TOKYO- The dollar was mixed in Asia Monday after a disappointing US jobs report fueled questions about the pace of the Federal Reserve’s stimulus taper.
The greenback rose slightly to 102.36 yen in late morning Tokyo trade, from 102.30 yen in New York Friday.
The euro weakened to $1.3622 and 139.44 yen, from $1.3637 and 139.52 yen.
Data Friday showed the US economy added 113,000 jobs last month, well below expectations of 175,000 although the unemployment rate slipped to 6.6 percent from 6.7 percent.
The weaker-than-expected figures sparked concerns of a slump in the economy, coming after dismal numbers in December, and raised speculation that the Fed could take its foot off the peddle in winding down its bond-buying scheme.
“The headline change in employment was weaker than expected, but the unemployment rate fell,” National Australia Bank said.
“US employment tends to be a large market moving event, but the confusing set of numbers being released more recently, and the Fed’s insistent tapering mantra, lessened the impact of the January data.”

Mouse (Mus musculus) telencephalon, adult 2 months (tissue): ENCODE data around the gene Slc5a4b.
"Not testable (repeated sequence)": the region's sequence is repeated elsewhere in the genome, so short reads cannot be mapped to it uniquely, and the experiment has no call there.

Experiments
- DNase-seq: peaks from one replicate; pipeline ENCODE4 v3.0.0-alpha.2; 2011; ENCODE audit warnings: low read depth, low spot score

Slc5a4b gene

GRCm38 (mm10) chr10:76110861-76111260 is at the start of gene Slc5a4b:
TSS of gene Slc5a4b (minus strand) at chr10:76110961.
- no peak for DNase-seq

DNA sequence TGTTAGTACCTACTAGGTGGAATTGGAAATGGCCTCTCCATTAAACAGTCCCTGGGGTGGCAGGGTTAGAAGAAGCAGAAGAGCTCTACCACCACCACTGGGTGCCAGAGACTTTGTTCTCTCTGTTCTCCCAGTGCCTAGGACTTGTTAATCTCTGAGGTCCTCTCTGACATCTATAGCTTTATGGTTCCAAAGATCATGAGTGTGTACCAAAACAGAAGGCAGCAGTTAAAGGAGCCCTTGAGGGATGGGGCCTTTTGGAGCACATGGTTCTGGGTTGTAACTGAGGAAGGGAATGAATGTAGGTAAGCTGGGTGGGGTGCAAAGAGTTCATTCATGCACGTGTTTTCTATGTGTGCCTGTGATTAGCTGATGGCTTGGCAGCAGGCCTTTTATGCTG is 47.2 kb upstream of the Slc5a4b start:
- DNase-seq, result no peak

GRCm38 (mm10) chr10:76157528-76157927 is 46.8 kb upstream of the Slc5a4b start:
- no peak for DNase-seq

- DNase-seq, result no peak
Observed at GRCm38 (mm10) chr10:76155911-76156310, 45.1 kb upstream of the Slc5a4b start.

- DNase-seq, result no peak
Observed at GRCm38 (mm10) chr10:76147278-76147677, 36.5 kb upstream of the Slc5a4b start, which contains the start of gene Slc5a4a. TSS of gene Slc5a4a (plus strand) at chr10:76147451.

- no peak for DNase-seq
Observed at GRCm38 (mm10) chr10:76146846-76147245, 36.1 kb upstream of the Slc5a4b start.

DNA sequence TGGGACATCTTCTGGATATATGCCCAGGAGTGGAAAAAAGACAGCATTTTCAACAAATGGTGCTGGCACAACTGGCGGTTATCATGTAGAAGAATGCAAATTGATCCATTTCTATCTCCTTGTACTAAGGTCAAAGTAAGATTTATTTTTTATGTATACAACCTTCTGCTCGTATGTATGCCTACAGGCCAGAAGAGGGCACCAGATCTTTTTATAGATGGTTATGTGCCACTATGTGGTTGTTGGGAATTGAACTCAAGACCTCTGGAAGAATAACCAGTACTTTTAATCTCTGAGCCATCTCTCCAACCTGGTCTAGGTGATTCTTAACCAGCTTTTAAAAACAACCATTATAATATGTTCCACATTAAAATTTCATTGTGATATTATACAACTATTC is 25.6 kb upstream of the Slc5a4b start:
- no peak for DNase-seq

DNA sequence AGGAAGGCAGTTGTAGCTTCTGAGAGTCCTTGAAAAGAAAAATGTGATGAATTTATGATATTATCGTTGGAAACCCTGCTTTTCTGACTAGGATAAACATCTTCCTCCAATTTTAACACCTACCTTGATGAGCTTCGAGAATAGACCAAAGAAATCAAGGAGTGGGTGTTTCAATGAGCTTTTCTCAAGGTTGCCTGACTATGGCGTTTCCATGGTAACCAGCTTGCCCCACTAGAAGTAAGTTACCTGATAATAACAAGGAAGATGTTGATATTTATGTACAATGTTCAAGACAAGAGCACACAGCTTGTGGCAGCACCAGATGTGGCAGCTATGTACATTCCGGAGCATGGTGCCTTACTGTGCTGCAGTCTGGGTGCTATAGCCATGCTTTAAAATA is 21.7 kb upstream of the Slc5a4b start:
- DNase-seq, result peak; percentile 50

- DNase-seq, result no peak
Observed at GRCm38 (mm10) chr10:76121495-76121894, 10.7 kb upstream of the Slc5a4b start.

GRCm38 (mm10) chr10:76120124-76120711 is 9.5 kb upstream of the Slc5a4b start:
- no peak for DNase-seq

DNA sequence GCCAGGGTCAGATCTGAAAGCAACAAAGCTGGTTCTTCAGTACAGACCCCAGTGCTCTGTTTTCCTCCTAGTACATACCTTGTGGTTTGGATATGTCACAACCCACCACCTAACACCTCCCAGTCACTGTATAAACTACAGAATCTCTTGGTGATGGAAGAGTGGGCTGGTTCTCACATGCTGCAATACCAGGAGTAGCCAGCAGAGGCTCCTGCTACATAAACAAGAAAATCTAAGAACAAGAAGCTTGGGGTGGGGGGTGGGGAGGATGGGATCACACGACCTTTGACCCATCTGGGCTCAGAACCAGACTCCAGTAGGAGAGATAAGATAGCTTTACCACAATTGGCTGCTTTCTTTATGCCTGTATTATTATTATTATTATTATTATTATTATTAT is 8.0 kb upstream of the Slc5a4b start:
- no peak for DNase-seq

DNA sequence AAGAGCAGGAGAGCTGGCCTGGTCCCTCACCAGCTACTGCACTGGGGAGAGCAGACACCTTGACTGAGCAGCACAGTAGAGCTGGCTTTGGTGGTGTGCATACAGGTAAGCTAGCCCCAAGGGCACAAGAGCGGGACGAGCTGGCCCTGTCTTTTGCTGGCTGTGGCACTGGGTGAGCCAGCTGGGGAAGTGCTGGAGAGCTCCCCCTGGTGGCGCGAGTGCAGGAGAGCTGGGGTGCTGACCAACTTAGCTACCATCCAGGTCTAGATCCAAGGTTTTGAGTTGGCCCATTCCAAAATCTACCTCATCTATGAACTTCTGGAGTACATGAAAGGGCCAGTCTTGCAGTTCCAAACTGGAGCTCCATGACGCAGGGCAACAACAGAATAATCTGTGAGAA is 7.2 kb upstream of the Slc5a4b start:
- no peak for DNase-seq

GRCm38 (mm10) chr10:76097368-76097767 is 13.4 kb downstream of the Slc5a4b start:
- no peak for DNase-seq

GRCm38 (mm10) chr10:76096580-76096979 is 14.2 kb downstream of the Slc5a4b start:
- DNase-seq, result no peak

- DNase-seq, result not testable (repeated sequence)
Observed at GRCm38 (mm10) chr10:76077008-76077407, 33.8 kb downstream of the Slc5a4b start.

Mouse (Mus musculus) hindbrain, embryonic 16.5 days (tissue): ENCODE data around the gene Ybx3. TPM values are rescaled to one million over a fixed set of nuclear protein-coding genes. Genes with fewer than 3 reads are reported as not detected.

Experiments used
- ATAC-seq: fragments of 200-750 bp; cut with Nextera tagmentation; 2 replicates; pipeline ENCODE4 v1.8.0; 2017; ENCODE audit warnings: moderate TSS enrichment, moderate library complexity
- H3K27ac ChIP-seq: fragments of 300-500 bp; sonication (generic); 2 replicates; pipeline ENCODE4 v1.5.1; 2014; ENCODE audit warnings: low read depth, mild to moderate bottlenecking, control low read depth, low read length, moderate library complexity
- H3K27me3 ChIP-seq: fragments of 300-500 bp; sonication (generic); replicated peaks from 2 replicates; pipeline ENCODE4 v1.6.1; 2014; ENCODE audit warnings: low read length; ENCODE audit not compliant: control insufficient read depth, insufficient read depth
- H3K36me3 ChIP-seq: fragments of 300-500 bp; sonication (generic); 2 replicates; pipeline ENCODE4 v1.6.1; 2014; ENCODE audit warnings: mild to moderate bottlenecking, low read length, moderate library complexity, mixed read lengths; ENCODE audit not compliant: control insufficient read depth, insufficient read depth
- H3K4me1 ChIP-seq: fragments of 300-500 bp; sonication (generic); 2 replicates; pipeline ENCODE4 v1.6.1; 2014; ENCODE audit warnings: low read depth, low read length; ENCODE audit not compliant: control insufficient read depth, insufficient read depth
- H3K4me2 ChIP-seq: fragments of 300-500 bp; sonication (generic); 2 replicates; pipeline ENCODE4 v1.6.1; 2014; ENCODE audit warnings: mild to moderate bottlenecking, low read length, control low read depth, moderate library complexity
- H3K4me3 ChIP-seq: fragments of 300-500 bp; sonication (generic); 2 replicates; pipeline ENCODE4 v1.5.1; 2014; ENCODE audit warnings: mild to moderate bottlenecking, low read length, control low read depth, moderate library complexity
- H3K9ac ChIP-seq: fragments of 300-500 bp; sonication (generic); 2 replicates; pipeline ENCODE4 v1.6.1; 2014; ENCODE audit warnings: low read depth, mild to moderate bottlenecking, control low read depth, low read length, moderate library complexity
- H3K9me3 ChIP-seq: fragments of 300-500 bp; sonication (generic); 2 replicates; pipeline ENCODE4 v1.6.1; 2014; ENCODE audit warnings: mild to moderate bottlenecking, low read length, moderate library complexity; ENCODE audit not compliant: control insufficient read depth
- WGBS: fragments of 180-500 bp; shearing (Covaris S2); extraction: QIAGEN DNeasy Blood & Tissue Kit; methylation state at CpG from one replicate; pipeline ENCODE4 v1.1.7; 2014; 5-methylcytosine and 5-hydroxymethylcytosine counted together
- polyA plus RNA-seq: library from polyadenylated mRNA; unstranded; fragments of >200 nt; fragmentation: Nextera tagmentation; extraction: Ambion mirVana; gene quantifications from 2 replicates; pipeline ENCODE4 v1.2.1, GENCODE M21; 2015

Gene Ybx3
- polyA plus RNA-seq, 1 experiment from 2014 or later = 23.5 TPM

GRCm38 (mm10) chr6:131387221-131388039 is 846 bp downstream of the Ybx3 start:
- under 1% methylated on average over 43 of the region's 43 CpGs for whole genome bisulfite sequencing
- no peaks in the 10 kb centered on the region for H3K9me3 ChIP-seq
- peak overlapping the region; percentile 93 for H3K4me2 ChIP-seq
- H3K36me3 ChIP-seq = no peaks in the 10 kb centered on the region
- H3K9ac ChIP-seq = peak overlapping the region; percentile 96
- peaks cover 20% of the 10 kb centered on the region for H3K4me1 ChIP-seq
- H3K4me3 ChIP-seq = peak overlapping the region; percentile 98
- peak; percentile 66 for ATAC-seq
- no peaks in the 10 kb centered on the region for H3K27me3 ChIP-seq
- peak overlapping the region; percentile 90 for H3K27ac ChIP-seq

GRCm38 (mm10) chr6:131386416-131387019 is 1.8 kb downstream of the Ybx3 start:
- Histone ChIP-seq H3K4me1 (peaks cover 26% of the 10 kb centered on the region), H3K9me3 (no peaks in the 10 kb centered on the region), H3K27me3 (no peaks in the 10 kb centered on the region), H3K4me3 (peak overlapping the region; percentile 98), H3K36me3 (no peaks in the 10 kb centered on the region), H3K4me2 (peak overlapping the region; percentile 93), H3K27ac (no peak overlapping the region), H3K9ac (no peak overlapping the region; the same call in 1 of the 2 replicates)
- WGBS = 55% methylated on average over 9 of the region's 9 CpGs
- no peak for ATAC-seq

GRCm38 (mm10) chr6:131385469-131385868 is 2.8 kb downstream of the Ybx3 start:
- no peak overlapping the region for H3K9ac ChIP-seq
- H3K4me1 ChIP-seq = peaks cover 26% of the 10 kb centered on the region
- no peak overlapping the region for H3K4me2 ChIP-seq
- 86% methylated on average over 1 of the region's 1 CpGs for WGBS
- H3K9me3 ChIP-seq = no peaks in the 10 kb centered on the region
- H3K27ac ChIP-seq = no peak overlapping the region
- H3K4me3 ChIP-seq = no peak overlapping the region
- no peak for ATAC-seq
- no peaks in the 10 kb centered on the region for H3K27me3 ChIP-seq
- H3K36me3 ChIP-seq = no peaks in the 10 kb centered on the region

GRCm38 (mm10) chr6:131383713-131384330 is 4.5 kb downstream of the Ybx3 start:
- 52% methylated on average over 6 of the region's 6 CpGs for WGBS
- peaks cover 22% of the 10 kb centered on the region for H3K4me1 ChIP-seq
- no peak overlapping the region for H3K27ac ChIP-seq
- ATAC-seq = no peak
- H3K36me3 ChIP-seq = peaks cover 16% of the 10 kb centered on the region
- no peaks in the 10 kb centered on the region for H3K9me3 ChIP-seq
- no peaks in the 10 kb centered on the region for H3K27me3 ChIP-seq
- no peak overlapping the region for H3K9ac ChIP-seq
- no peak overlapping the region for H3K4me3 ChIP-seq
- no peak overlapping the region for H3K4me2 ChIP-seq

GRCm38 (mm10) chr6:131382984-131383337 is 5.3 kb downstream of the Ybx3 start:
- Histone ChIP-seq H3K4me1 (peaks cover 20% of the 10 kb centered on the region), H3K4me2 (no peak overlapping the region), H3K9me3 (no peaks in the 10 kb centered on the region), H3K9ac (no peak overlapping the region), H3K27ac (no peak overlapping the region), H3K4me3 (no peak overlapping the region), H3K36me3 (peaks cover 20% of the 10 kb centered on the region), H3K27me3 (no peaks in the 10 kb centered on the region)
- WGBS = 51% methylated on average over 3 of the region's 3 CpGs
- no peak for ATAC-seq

Eyes will now be on Janet Yellen’s first official appearance as Federal Reserve boss in the US Congress on Tuesday.
“While there is likely to be little change to the Fed’s policy outlook there will need to be some reassessment of the Fed’s forward guidance, especially given the surprisingly quick drop in the unemployment rate,” Credit Agricole said.
This week, investors will be looking to US retail as well as data on factory output and consumer confidence while in Europe the focus will be on fourth-quarter eurozone economic growth.
European Central Bank (ECB) chief Mario Draghi has doused expectations of an imminent rate cut, saying the eurozone is not experiencing deflation despite weak price rises in recent months.
The yen, seen as a safe haven in times of turmoil, has won support after a global stock market rout last week spooked investors ahead of Friday’s jobs data.
Japan’s current account surplus — its broadest measure of trade with the rest of the world — shrank to a record low in 2013 as a weak yen bloated the country’s post-Fukushima energy bills, according to figures published Monday.